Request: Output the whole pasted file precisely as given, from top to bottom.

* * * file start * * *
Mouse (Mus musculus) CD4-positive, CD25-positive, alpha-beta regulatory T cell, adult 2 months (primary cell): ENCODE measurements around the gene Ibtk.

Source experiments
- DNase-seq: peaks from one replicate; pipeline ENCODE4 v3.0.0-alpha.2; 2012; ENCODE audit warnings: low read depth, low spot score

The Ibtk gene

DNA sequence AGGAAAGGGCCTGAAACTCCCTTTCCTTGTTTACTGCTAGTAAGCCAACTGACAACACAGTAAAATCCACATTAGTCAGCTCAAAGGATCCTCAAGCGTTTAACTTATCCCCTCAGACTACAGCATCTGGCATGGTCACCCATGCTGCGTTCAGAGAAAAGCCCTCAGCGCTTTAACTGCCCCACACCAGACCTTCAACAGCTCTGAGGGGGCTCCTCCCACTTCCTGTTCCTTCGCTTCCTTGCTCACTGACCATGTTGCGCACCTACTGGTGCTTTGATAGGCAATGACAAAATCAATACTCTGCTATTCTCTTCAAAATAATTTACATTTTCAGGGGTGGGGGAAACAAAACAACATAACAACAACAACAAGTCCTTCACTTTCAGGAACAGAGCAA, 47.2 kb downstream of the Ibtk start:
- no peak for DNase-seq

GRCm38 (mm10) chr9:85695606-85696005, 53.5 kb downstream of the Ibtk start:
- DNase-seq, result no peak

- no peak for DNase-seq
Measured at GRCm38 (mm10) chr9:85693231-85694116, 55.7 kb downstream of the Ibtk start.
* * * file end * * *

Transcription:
Mouse (Mus musculus) CD4-positive, CD25-positive, alpha-beta regulatory T cell, adult 2 months (primary cell): ENCODE measurements around the gene Ibtk.

Source experiments
- DNase-seq: peaks from one replicate; pipeline ENCODE4 v3.0.0-alpha.2; 2012; ENCODE audit warnings: low read depth, low spot score

The Ibtk gene

DNA sequence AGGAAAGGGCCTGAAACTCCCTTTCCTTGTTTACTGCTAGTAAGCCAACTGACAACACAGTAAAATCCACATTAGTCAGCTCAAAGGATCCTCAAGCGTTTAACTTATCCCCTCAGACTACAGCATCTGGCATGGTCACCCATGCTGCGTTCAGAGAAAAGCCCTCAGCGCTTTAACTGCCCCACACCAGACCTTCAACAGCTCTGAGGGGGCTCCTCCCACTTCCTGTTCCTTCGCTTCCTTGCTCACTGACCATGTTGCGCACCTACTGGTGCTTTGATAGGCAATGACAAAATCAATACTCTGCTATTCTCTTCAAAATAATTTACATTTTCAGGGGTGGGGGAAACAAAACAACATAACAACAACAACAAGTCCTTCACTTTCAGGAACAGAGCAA, 47.2 kb downstream of the Ibtk start:
- no peak for DNase-seq

GRCm38 (mm10) chr9:85695606-85696005, 53.5 kb downstream of the Ibtk start:
- DNase-seq, result no peak

- no peak for DNase-seq
Measured at GRCm38 (mm10) chr9:85693231-85694116, 55.7 kb downstream of the Ibtk start.